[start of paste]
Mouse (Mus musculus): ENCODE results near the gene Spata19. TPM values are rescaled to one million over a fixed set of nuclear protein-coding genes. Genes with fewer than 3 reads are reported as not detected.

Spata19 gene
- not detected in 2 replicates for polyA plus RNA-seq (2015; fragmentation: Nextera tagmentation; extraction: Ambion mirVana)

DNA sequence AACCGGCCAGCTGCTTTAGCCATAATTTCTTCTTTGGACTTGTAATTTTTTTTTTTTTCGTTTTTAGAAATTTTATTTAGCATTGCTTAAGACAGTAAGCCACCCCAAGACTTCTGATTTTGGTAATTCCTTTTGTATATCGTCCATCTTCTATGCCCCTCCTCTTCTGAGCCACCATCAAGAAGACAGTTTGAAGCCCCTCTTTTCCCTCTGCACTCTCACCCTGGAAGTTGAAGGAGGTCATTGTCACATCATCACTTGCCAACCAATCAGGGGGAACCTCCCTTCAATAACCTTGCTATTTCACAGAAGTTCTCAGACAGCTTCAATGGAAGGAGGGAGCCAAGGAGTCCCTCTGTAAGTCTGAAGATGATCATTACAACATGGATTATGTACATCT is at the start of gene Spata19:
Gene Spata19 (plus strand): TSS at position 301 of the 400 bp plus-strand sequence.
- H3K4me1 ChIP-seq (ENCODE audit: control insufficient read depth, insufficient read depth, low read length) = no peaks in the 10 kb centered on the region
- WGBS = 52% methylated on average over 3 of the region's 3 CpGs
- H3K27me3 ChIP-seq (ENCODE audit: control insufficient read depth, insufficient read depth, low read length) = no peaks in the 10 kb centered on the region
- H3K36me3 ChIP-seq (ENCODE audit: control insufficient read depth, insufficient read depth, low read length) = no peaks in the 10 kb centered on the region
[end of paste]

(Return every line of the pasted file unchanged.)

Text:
Mouse (Mus musculus): ENCODE results near the gene Spata19. TPM values are rescaled to one million over a fixed set of nuclear protein-coding genes. Genes with fewer than 3 reads are reported as not detected.

Spata19 gene
- not detected in 2 replicates for polyA plus RNA-seq (2015; fragmentation: Nextera tagmentation; extraction: Ambion mirVana)

DNA sequence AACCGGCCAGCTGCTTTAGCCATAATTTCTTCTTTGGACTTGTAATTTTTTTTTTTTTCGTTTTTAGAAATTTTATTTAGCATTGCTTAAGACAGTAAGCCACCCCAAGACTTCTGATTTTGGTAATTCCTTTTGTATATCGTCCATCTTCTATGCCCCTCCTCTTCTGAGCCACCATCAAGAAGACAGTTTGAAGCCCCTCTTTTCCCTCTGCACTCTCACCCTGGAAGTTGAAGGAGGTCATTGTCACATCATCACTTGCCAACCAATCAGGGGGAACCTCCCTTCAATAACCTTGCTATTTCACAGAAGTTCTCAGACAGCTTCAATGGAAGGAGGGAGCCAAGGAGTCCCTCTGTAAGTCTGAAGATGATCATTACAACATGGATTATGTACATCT is at the start of gene Spata19:
Gene Spata19 (plus strand): TSS at position 301 of the 400 bp plus-strand sequence.
- H3K4me1 ChIP-seq (ENCODE audit: control insufficient read depth, insufficient read depth, low read length) = no peaks in the 10 kb centered on the region
- WGBS = 52% methylated on average over 3 of the region's 3 CpGs
- H3K27me3 ChIP-seq (ENCODE audit: control insufficient read depth, insufficient read depth, low read length) = no peaks in the 10 kb centered on the region
- H3K36me3 ChIP-seq (ENCODE audit: control insufficient read depth, insufficient read depth, low read length) = no peaks in the 10 kb centered on the region